Is “breakfast like a king and dinner like a pauper” good for losing weight?


There is a popular saying that “eat breakfast like a king, lunch like a prince and dinner like a pauper”.

The theory behind this “formula” is that consuming most of your calories in the morning helps burn them off. more efficiently and quicklywhich would help to lose weight or maintain it.

Is it real that the time of day we eat can affect weight control? A scientific study published in the journal Cell Metabolism sheds new clues.

Myth or Reality?

“There are a lot of myths around when to eat and how it might influence body weight or health,” said lead author Professor Alexandra Johnstone, a researcher in the field of appetite control at the University’s Rowett Institute. from Aberdeen, Scotland.

“This has been largely driven by the circadian rhythm field. But we in the field of nutrition have wondered how this could be possible. Where would the energy go?Johnstone explained.

And she said that question prompted her and her team to “take a closer look at how the hour of the day in which we eat interacts with the organism”.

Diet, metabolism and schedules

For this study, the researchers recruited 30 healthy people (16 men and 14 women) who were overweight or obese to monitor their diets and measure their metabolism over two periods.

Each participant was randomly assigned to eat a more “loaded” diet in the morning or at night for four weeks.

The diets were isocaloric (balanced in the three large groups of nutrients), with a balance of 30% protein, 35% carbohydrates and 35% fat.

After an interim period of one week, in which caloric intake was balanced throughout the day, each participant went to the opposite group for another four weeks.

Thus, each participant acted as their own “control” inside the studio.

Many people make dinner at night "stronger" of the day  Photo Shutterstock.

Many people have the “strongest” meal of the day at night. Photo Shutterstock.

same weight loss

Throughout the study, the total daily energy expenditure of participants was measured using the doubly labeled water method, an isotope-based technique that analyzes the difference between the turnover rates of hydrogen and oxygen in body water as a function of carbon dioxide production.

The primary endpoint of the study was energy balance measured by the body weight.

Overall, the researchers found that energy expenditures and total weight loss they were the same for the morning and evening loaded diets (3.33 kg and 3.38 kg averaged over four weeks, respectively).

less appetite

Secondary endpoints were subjective appetite control, glycemic control, and body composition.

“Participants reported that their appetite was better controlled days that they ate a larger breakfast and felt full for the rest of the day,” Johnstone said.

“This could be quite useful in the real-world setting, compared to the research setting we were working in,” he said.

What does it mean? That feeling more full by eating more in the morning could promote weight loss in practicesomething that, however, was not observed in the limited framework of the study.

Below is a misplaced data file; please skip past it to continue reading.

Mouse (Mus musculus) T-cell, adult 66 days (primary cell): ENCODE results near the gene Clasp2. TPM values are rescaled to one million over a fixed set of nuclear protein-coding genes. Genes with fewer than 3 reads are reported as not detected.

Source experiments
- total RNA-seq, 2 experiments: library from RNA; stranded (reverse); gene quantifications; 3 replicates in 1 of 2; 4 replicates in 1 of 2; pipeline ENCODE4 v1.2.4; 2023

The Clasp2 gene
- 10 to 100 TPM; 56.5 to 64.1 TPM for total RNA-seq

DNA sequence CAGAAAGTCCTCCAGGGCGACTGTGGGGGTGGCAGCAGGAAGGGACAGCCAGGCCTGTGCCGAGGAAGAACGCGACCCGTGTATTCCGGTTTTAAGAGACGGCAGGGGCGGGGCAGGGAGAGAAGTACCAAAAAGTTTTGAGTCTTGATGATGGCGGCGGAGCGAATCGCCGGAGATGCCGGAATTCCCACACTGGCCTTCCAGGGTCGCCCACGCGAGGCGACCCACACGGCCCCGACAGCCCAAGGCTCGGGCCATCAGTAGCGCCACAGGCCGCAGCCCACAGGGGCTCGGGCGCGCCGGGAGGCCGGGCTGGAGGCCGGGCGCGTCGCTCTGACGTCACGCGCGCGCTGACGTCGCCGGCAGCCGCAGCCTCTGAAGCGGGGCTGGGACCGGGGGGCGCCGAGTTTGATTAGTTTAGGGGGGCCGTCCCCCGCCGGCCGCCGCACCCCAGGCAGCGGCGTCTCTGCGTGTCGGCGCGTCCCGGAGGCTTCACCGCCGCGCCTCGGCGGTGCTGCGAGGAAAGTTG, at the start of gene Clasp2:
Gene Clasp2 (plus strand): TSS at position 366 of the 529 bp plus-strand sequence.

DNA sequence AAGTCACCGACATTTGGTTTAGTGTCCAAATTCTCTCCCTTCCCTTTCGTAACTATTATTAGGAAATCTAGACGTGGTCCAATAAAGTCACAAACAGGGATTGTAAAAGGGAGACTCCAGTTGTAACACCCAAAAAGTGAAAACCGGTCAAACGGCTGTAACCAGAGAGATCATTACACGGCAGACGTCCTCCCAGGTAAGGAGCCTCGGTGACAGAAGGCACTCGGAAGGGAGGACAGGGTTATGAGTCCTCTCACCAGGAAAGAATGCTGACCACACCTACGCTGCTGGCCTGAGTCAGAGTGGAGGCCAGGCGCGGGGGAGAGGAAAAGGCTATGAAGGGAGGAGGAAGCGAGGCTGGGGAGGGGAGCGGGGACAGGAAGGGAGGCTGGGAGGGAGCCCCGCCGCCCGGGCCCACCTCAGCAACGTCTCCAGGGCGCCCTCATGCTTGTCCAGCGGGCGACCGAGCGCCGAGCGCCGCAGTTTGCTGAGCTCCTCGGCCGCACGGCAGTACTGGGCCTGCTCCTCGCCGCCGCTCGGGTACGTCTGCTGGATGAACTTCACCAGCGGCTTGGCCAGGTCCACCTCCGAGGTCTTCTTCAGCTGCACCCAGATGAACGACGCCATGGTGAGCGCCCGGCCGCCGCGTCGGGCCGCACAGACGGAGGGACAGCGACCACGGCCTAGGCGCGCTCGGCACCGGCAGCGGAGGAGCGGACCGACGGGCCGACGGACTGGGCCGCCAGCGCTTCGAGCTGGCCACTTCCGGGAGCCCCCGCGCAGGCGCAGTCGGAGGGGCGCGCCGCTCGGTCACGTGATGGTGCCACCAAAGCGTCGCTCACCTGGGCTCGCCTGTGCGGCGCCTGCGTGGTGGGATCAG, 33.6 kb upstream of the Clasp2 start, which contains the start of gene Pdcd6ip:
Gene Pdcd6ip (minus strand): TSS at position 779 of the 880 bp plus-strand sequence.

One limitation of the work is that it was performed under free-living conditions, rather than in a laboratory setting.

Also, certain metabolic measurements were only available after breakfast and not after dinner.

Intermittent fasting proposes eating food in a limited period of time.  Photo Shutterstock.

Intermittent fasting proposes eating food in a limited period of time. Photo Shutterstock.

The relationship with intermittent fasting

Johnstone points out that this type of experiment could be applied to the study of intermittent fastingto help determine the best time of day for people on this type of diet to consume their calories.

The group also plans to expand its research on how the time of day affects metabolism by conducting similar studies in people who work shifts.

It is possible that these people may have different metabolic responses due to the disruption of their circadian rhythms.

“One thing that’s important to keep in mind is that when it comes to timing and diet, you’re likely to there is no diet that suits everyoneJohnstone concluded.

“Solving this will be the future of diet studies, but it’s something very difficult to measure“, he admitted.

Mixed results

This difficulty translates into a certain uncertainty regarding the evidence.

In fact, a study led by researchers from the University of Murcia, in collaboration with Harvard and Tufts, published in 2013 in the journal International Obesity Magazine had concluded that the timing of eating influences weight control.

The researchers evaluated the timing of the meal on the effectiveness of weight loss in a sample of 420 people who followed a weight loss treatment for 20 weeks.

The result? Those who ate early lost on average four kilos more than the later group.

“The alteration of circadian rhythms disrupts the metabolism of carbohydrates, since the biological clock controls the activity of the enzymes and hormones involved in its regulation, especially ghrelins and leptins”, the authors explained and suggested having breakfast at 8, have lunch around 1pm and dinner around 8pm.

And intermittent fasting?

Regarding the impact of intermittent fasting and its different modalities (fasting on alternate days, the 5:2 diet, and time-restricted eating) on ​​weight loss, a scientific review found that the decrease It’s similar that achieved with traditional diets that restrict calorie intake.

However, they also observed that fasting shows results in improvement of some cardiometabolic risk factors (blood pressure, insulin resistance, cholesterol and triglyceride levels, and some positive effects on the gut microbiota).


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